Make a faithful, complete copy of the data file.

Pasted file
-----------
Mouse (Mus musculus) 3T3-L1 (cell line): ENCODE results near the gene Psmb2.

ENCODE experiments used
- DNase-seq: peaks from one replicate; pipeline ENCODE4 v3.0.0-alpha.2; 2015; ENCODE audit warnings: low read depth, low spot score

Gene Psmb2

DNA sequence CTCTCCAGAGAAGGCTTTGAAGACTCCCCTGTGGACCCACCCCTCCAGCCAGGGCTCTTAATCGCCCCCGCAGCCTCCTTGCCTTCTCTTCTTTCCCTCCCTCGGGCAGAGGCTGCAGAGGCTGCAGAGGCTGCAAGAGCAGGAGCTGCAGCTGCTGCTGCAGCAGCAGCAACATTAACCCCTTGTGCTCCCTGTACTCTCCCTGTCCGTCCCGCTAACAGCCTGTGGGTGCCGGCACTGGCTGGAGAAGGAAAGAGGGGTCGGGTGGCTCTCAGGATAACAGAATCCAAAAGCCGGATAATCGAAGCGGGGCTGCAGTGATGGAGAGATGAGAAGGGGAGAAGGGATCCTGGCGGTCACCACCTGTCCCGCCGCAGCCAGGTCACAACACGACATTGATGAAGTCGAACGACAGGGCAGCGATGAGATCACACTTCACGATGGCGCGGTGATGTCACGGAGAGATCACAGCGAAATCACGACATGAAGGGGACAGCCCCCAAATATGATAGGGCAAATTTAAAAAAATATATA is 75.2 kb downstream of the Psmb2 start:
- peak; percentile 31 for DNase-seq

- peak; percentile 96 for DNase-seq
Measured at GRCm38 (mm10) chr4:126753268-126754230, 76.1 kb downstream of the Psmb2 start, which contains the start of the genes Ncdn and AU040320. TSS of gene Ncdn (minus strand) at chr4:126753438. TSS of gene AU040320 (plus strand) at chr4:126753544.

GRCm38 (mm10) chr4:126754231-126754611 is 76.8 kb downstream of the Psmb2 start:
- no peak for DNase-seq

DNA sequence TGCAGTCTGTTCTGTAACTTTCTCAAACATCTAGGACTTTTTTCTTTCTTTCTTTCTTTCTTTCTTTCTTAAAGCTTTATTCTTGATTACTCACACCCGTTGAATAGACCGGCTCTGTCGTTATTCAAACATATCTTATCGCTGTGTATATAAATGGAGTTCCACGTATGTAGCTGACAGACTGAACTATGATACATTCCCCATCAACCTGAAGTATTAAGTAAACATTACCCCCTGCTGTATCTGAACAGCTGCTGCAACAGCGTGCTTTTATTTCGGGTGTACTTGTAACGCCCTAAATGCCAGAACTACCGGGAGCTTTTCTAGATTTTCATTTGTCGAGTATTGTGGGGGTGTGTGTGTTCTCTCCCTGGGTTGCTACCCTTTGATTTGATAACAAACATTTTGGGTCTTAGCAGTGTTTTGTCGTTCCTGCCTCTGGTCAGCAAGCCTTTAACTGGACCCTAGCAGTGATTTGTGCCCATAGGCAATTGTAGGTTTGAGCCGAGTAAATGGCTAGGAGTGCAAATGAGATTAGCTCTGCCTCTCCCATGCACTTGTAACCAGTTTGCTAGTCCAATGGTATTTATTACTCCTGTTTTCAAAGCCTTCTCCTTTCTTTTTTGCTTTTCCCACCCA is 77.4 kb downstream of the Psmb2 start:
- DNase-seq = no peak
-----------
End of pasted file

Mouse (Mus musculus) 3T3-L1 (cell line): ENCODE results near the gene Psmb2.

ENCODE experiments used
- DNase-seq: peaks from one replicate; pipeline ENCODE4 v3.0.0-alpha.2; 2015; ENCODE audit warnings: low read depth, low spot score

Gene Psmb2

DNA sequence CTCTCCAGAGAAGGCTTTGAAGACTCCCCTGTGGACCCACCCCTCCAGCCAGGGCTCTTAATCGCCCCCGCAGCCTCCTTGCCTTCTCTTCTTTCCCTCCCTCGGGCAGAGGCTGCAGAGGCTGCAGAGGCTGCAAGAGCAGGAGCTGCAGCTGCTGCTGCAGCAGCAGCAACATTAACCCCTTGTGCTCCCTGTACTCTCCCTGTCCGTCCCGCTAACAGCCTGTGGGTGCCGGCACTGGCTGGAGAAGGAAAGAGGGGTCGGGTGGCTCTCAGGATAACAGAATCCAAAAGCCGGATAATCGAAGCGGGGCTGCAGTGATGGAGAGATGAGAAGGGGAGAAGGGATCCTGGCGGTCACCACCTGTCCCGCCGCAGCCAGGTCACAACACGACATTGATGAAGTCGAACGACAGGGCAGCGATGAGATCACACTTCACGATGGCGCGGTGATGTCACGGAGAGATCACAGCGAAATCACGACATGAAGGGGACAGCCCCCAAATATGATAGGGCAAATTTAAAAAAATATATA is 75.2 kb downstream of the Psmb2 start:
- peak; percentile 31 for DNase-seq

- peak; percentile 96 for DNase-seq
Measured at GRCm38 (mm10) chr4:126753268-126754230, 76.1 kb downstream of the Psmb2 start, which contains the start of the genes Ncdn and AU040320. TSS of gene Ncdn (minus strand) at chr4:126753438. TSS of gene AU040320 (plus strand) at chr4:126753544.

GRCm38 (mm10) chr4:126754231-126754611 is 76.8 kb downstream of the Psmb2 start:
- no peak for DNase-seq

DNA sequence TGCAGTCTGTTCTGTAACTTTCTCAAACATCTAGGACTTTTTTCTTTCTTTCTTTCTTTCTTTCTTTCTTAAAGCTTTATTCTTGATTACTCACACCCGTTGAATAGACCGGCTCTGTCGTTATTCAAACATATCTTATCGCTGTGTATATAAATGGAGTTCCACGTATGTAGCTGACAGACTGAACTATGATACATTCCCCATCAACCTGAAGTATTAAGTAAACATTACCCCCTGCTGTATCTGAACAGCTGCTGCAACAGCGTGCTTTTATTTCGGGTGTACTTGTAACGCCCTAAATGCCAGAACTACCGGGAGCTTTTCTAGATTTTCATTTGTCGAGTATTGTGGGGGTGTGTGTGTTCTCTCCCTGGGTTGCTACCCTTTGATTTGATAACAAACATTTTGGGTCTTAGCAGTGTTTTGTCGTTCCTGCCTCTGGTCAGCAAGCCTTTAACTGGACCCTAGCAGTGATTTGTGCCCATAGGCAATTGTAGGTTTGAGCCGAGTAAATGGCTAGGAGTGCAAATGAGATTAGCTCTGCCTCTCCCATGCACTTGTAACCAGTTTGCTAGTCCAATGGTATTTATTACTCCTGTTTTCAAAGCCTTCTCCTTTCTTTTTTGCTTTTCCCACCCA is 77.4 kb downstream of the Psmb2 start:
- DNase-seq = no peak